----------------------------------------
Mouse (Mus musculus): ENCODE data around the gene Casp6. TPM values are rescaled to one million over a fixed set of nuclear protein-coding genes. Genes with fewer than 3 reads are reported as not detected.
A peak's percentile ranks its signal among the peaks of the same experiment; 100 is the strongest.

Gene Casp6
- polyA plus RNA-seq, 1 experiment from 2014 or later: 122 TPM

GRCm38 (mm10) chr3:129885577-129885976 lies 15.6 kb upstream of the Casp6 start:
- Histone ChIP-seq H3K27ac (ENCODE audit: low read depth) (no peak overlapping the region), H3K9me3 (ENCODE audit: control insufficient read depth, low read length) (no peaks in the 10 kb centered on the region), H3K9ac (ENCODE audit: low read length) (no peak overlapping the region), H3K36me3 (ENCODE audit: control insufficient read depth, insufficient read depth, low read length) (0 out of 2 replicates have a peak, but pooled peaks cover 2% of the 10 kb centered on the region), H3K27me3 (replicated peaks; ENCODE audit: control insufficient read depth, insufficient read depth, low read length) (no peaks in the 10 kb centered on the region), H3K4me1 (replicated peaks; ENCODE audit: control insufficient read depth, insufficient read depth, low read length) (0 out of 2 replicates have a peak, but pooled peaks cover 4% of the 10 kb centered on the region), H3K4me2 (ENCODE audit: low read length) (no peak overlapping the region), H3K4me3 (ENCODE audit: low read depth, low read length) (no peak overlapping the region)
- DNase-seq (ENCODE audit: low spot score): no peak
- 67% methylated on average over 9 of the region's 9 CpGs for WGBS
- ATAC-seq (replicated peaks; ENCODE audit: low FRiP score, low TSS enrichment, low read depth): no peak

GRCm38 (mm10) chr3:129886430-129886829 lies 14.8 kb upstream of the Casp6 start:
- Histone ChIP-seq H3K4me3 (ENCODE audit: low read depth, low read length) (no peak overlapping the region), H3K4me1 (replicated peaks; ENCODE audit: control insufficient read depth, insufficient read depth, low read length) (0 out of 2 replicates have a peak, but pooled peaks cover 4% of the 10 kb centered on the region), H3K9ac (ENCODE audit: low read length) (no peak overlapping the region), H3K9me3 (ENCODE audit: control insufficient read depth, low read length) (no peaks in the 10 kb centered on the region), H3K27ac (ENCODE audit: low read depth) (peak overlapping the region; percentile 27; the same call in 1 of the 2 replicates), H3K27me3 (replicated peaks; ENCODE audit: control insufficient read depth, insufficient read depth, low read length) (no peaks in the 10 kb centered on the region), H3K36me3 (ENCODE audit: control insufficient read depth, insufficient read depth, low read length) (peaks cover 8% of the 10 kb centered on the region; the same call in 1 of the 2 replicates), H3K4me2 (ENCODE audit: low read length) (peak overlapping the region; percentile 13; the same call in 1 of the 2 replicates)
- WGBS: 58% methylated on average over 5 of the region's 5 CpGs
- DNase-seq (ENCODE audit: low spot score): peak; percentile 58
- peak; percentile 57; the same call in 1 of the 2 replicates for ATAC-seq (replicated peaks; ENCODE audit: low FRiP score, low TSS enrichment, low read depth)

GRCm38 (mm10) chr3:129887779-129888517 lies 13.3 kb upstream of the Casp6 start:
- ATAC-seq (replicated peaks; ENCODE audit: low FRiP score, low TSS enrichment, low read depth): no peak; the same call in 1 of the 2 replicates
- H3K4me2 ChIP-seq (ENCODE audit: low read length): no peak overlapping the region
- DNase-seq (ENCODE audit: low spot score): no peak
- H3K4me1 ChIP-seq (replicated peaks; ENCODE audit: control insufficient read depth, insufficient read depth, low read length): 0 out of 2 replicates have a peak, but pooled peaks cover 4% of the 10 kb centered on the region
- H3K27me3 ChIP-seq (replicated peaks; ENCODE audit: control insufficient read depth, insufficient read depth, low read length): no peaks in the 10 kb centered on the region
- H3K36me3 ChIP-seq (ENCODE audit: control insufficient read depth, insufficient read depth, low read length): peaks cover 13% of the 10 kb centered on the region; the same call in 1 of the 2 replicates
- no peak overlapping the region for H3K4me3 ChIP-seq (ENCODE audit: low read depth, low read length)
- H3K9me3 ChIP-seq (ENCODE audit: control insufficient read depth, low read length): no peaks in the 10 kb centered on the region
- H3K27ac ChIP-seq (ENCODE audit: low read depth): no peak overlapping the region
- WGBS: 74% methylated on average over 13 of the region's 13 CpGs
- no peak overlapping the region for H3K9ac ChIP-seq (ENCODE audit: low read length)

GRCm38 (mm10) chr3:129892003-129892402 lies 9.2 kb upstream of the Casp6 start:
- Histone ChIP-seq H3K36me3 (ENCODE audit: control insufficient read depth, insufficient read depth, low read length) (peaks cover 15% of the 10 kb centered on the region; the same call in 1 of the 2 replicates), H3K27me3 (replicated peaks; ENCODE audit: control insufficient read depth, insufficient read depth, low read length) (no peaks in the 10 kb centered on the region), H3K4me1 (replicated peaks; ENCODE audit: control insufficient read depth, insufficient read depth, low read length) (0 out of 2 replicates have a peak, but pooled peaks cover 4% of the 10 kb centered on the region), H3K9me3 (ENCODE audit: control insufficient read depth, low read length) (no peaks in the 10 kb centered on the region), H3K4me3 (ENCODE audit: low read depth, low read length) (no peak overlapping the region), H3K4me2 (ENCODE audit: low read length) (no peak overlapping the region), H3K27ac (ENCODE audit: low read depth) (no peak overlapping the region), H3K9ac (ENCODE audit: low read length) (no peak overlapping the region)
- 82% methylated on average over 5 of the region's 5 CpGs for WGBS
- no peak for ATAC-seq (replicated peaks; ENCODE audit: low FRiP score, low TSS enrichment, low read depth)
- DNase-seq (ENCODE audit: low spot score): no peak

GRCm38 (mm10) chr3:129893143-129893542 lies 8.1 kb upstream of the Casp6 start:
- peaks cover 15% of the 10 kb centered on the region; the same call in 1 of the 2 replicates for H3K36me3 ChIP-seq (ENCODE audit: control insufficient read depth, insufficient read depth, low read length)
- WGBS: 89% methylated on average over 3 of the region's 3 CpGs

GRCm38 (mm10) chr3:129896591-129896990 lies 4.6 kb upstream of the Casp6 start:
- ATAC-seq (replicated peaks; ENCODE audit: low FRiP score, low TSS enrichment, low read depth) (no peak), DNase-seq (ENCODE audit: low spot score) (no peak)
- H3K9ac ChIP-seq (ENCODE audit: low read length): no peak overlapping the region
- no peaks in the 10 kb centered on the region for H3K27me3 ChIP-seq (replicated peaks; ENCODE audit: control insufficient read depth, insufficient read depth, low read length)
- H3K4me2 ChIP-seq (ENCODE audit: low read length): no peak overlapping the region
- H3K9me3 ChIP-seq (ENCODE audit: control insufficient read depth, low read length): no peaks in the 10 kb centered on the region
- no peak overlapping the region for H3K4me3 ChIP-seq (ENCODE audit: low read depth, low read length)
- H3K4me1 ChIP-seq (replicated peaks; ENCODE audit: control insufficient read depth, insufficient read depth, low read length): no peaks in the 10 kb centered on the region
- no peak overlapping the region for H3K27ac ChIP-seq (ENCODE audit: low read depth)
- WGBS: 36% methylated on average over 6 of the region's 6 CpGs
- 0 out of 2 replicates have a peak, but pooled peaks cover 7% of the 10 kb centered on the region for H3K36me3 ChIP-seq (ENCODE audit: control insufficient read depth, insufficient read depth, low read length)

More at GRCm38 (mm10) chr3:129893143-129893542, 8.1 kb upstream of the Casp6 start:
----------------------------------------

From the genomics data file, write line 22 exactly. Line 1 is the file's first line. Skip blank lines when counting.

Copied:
- no peak overlapping the region for H3K4me3 ChIP-seq (ENCODE audit: low read depth, low read length)